I have put in a timeout of two minutes (120 seconds). That way, when I go to get a new socket, the pool will first get rid of those sockets that have been sitting around for too long. If it has fallen below the reserve mark (2), then it will refill with fresh new connections. The timeout is very useful to have because when you’re using tcp/ip based sockets out on the internet, there are numerous reasons why having a stale socket sitting around is not a good thing. So, dumping them out of your usage pool with some frequency ensures that what remains is fresh and will not suffer from various ailments such as being silently closed by some intervening router.

I’ve used a couple of things here like the NetStream, and the Queue, which aren’t standard fare, but you can get the general idea.

There is one little item that I found to be challening to really do correctly, on Win32 at least. The function: connection:IsConnected() is supposed to determine whether a tcp/ip socket is currently connected or not. On Windows, this is a surprisingly non-obvious thing to determine.

Here’s the socket code for it:

GetConnectionTime = function(self)
  local poptvalue = ffi.new('int[1]')
  local poptsize = ffi.new('int[1]',ffi.sizeof('int'))
  local size = ffi.sizeof('int')

  local success, err = WinSock.getsockopt(self.Handle, SOL_SOCKET, SO_CONNECT_TIME, poptvalue, poptsize)
		
  if not success then
    return nil, err
  end

  return poptvalue[0];		
end,

IsConnected = function(self)
  success, err = self:GetConnectionTime()
  if success and success >= 0 then
    return true
  end

  return false
end,

The key is the GetConnectionTime() function. This call will tell you how long a socket has been connected. There are two ways in which this call can fail. The first is that the socket was never actually connected to anything. In this case, getsockopt() will succeed, but the connection time will be ‘-1’. The second case is that the socket was connected at some point, but subsequently disconnected. In this case, the getsockopt() will return nil, WSAENOTSOCK (or some other error).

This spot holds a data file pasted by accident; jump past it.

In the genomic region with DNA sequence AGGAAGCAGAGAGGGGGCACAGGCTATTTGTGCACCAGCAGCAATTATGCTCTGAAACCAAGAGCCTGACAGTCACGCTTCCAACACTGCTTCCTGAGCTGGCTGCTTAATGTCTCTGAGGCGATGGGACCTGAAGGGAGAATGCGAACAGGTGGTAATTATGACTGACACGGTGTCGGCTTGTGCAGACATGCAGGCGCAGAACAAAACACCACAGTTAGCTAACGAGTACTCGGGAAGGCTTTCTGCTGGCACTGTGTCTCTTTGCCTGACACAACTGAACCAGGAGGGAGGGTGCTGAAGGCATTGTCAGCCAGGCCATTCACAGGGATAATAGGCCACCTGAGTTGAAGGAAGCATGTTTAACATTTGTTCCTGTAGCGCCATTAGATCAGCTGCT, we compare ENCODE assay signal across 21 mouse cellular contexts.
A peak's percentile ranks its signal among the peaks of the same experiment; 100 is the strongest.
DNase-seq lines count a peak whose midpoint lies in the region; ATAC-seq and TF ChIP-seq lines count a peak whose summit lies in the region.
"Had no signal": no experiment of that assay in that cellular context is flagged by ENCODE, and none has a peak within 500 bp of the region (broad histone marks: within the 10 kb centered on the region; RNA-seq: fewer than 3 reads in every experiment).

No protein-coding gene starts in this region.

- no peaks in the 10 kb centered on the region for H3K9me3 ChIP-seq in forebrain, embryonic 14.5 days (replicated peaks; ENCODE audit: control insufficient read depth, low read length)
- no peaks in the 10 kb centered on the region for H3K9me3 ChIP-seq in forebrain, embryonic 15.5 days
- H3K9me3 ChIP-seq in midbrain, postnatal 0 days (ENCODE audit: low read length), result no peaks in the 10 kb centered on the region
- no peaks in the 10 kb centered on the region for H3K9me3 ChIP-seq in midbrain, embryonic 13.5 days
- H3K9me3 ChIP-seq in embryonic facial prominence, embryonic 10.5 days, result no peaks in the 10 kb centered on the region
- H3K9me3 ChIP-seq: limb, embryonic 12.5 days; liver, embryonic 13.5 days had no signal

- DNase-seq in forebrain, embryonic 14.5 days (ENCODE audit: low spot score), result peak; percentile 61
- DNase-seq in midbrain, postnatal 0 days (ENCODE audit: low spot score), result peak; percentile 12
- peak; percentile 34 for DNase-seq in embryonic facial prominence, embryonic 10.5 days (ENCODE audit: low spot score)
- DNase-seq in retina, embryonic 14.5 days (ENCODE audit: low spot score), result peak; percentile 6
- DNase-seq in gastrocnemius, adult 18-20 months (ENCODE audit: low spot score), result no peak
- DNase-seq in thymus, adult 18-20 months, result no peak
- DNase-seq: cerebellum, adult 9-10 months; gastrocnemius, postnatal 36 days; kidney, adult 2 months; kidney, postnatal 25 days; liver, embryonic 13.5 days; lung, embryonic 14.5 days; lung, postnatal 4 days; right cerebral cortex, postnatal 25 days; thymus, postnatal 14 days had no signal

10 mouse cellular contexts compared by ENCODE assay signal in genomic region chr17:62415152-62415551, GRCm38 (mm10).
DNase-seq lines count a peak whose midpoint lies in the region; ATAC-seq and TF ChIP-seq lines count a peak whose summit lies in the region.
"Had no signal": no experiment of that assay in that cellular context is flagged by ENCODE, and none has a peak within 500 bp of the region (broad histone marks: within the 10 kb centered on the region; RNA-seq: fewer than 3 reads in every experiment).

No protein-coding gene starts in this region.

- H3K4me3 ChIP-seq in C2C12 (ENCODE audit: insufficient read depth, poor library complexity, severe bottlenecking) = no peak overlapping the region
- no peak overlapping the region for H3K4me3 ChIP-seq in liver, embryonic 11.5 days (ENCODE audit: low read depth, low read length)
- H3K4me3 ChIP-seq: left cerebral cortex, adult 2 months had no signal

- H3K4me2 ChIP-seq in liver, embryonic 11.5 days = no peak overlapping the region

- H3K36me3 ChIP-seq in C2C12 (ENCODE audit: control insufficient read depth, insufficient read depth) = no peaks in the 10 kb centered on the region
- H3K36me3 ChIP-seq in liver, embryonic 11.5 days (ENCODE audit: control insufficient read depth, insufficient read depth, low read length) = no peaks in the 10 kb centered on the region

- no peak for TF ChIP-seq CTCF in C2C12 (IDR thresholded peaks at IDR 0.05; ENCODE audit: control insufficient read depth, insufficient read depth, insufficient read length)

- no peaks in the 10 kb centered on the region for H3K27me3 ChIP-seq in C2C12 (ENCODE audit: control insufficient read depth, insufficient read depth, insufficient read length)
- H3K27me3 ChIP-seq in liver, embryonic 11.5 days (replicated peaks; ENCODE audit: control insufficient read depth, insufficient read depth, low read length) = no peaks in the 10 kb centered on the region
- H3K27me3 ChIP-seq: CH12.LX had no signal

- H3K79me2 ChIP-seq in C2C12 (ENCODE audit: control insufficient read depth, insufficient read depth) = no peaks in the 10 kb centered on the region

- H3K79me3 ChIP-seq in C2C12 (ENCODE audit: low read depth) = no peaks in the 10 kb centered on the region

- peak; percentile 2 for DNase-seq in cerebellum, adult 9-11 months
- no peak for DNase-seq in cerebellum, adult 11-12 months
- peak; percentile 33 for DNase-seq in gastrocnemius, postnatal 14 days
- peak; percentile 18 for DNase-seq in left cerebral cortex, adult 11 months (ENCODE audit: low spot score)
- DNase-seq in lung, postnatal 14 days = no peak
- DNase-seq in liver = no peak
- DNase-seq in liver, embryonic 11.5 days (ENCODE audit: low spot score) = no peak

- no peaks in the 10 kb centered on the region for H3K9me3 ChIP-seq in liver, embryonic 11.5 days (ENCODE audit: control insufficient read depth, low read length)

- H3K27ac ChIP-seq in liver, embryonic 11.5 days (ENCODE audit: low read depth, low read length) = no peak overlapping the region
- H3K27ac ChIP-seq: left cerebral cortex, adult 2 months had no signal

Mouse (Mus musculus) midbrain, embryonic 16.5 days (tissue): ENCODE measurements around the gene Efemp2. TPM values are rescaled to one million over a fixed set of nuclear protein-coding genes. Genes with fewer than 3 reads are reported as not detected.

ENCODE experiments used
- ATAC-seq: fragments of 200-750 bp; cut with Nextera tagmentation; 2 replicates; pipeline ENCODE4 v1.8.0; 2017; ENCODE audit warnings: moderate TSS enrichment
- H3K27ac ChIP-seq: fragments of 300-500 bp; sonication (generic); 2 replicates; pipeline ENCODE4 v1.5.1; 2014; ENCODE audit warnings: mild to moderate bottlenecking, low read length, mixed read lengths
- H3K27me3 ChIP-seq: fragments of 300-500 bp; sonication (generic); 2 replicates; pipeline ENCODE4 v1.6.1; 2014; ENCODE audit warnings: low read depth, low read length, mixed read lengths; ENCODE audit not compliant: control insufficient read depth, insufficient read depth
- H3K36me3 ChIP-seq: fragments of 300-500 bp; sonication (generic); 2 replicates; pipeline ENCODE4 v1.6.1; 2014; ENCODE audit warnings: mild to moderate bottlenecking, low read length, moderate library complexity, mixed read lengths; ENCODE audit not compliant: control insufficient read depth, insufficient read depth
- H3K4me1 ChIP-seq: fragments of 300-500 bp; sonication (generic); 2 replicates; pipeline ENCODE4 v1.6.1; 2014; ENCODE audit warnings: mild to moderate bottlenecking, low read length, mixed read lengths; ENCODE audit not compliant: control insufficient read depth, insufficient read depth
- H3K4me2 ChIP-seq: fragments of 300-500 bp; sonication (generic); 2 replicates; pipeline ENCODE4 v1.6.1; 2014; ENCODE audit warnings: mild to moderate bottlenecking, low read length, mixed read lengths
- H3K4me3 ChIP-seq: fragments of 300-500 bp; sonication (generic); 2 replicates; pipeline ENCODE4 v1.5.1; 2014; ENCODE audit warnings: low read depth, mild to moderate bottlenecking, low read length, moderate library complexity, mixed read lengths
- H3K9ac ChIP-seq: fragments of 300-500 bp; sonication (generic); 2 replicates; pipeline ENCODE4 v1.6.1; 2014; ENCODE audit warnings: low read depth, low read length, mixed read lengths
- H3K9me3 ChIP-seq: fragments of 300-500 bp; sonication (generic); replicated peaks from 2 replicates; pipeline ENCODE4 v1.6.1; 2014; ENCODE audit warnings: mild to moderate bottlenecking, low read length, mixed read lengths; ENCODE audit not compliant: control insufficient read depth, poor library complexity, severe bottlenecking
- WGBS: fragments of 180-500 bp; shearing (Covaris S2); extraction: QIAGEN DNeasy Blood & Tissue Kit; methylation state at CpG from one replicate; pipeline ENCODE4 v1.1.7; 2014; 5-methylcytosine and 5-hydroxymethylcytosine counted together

The IsConnected() function takes advantage of these return values, assuming the only valid state is that the connection time is greater than or equal to 0. All other cases indicate the socket is not connected.

This is a fairly quick and easy test. Perhaps a more robust situation might be to use io completion ports, and catch the state transition there. But, this is a nice quick and dirty mechanism that you can use at any time, without having to get your feet into the io completion world.

So, there you have it. Fairly easy management of client side tcp/ip connections. By using such a mechanism, my code is much more compact and clean, and I don’t have to worry about managing my socket connections.